If you have just woken up from hibernation or living under a cave, you might have missed the excitement Artificial Intelligence (AI) is gathering. Everywhere you read, there is some new device that has added AI capabilities to it or every few months it seems there is a fresh study that warns a big slice of the workforce is about to lose their jobs because of artificial intelligence.
Not only jobs, it is predicted that AI run machines will be better at translating languages than us by 2024, writing high-school essays by 2026, driving a truck by 2027, working in retail by 2031, writing a bestselling book by 2049 and surgery by 2053. In fact, all human jobs will be automated within the next 120 years.
These fears are valid considering how fast we have conquered the digital kingdom and automated things for us in such a short span of time. Self-driving cars, self-replenishing refrigerators and other such self-operational devices are now becoming part of our ecosystem. But there is another argument that these could be all short-term fears.
When we look at this for a long term perspective, AI will certainly advance to a stage where a single AI machine could perform various functions without having much or any human assistance and you can’t deny that AI is getting better day by day spreading across several domains. An Iron Man-esque machine which could teach itself various functions.
With the way research and development around AI are heading aggressively, expect this sooner than later. Apart from these self-aware devices, AI has more potential to ease and aim the humans and explore other areas which require human assistance.
With each stride forward in core AI research, we are opening up our abilities to solve new classes and scales of problems, which in turn enables the acceleration of research in almost every scientific domain, to the betterment of humanity. Medicine has and will continue to extract more out of AI in predicting patterns and achieve breakthroughs in drug discovery.
Other industries too are using AI to invent new and better methods to make cleaner and more efficient chemical engineering systems, to super-optimize fleet management and support ticket analysis, and to guide better investing, content optimisation and home energy optimisation.
The companies that will adopt and thrive on AI will, undoubtedly, generate enormous profits in the near future more than that they are making today. For example, Uber running driverless cars, that it will not require drivers but eliminate the concept of sharing revenues with its drivers.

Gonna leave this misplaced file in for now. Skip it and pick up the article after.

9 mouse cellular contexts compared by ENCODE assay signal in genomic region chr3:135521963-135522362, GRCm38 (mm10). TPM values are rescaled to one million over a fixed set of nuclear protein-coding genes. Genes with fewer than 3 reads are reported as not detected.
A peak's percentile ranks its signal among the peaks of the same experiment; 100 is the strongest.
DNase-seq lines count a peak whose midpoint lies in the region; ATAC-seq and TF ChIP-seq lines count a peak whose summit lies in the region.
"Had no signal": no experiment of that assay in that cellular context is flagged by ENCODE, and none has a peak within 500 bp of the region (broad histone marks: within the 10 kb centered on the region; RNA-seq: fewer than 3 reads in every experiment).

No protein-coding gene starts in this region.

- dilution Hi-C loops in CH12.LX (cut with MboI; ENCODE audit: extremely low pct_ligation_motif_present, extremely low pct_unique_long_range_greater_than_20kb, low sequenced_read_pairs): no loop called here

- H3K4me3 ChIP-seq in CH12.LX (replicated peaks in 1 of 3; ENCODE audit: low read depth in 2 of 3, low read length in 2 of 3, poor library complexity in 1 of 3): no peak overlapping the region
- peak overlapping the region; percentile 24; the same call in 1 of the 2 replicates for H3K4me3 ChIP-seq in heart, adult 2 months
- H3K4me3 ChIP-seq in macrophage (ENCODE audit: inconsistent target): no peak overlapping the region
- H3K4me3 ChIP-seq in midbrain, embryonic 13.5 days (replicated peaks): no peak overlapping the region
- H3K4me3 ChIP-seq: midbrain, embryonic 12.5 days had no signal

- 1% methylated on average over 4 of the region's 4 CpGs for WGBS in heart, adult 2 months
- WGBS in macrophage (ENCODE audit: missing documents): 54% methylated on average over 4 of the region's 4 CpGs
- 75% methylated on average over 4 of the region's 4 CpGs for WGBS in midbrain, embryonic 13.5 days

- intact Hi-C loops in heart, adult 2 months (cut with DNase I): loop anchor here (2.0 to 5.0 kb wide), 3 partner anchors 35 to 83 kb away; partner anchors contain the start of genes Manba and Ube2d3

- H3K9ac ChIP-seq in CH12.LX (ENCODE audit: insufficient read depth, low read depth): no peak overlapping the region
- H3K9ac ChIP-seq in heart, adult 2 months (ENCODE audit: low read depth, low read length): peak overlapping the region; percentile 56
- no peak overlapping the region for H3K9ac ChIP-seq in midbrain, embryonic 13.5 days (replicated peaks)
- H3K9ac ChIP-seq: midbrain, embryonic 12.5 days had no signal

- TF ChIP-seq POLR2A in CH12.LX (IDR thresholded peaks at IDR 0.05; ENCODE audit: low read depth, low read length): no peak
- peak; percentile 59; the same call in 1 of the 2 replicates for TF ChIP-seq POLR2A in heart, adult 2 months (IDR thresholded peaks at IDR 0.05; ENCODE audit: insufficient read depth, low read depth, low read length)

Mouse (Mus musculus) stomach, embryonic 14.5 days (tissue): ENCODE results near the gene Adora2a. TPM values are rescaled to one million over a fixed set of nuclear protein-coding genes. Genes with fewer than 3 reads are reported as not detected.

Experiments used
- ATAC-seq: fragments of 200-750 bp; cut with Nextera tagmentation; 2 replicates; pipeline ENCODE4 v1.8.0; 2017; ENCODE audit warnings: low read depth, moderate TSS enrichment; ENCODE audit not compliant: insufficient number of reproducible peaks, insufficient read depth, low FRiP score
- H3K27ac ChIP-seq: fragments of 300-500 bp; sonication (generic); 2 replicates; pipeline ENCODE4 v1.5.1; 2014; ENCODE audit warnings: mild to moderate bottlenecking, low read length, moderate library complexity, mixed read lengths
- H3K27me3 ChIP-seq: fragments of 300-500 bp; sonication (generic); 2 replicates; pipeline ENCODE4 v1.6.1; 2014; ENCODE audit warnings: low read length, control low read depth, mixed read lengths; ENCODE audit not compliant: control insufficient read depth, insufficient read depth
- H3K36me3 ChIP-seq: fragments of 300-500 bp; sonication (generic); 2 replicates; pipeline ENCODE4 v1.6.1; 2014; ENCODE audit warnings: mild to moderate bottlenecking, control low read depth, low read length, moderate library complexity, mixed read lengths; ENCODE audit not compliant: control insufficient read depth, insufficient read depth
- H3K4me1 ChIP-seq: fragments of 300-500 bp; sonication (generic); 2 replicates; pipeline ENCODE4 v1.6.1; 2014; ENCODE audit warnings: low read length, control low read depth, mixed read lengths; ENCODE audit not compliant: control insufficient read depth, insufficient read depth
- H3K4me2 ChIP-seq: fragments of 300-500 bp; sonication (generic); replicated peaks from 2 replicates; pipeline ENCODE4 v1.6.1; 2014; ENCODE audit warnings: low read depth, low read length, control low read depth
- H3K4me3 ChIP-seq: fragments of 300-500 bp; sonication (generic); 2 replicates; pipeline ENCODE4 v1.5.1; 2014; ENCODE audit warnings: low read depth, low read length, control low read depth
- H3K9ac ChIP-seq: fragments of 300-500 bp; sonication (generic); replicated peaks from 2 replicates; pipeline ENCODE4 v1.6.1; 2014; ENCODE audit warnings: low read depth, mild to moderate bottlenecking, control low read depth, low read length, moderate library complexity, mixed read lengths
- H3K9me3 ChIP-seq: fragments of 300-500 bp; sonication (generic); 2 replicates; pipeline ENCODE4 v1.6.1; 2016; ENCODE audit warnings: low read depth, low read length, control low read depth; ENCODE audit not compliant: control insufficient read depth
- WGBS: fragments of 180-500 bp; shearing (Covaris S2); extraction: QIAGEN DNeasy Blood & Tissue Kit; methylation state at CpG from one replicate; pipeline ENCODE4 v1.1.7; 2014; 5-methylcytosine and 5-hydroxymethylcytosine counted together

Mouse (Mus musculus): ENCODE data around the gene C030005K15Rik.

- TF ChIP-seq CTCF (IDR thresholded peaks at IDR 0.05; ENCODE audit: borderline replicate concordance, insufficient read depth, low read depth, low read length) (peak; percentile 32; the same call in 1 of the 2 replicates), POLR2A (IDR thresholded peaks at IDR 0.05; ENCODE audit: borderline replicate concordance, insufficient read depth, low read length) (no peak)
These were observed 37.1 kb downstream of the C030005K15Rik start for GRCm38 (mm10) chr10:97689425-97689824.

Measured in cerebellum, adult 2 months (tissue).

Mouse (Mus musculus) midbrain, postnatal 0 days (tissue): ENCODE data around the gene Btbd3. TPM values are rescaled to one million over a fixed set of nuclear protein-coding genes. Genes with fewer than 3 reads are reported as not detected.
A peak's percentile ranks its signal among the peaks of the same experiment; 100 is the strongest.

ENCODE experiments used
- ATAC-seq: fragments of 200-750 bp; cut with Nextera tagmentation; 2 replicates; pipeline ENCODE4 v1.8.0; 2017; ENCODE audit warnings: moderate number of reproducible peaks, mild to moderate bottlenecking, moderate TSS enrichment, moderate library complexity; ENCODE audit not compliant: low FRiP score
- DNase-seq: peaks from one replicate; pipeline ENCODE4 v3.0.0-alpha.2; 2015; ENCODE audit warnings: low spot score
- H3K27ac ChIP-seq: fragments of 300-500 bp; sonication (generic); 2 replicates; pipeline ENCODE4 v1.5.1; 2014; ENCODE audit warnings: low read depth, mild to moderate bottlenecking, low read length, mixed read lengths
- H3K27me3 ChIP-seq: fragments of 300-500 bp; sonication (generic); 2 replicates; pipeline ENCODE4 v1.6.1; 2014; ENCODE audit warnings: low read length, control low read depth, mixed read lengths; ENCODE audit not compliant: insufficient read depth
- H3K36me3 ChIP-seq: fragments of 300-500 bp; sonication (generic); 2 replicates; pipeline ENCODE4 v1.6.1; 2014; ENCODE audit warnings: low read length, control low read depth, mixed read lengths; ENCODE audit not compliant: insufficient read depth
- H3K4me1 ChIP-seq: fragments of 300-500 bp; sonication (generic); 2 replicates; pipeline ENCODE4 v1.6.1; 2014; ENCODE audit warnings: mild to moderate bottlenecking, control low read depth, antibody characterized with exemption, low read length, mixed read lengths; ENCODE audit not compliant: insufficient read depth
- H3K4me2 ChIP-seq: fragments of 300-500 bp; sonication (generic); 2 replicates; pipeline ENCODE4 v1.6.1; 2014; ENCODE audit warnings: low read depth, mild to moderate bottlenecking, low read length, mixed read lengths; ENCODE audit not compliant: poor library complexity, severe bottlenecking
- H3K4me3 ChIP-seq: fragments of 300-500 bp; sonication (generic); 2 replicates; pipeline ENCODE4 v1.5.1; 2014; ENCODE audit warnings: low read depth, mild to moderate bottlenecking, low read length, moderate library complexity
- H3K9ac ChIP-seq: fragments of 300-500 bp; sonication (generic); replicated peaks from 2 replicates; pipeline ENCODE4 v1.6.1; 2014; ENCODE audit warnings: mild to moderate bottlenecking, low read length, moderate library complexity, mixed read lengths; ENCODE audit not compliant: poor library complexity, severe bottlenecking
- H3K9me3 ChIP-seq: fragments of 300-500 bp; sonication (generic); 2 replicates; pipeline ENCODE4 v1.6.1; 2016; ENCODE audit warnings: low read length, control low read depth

Apart from these industrial jobs, AI will become more mainstream and we’ll continue to see consumer-facing “AI” more and more often. Progress in general-purpose learning systems – AI that can learn on its own, whether on a supervised or even unsupervised basis – will lead to successful deployments in a range of specialised application areas.
Even news reporting has benefitted from the advent of AI. Associated Press, the multinational nonprofit news agency has taken AI help to file small quarterly reports in America. AI will grow beyond its role as curator and analyser of content and will become much more important in generating and augmenting content.
AI has started to make inroads in the field of education too. Machine Learning algorithms will provide insightful data and suggestions on how the students are coping with the subject and where they are lacking behind. It will help teachers to find gaps in their teachings and point to which student should they be paying more attention towards.
This same kind of technology can work with cinema as well. It will help generate movie plots which can vary and touch subjects unexplored.
AI is currently at a stage where it is used to solve seemingly simple yet fundamental problems – and along the way we are making real progress in reaching to the aim of achieving the vision. There is a lot to be explored in the AI space other than self-aware devices and I’m sure that with time AI will touch our lives much for the betterment than destroying human life as we see it today.
An IT graduate and a journalist by profession who loves coffee, humans and computers. Global affairs, tech and music are some of the topics that get me talking. In my free time, you will find me either with a book or a guitar.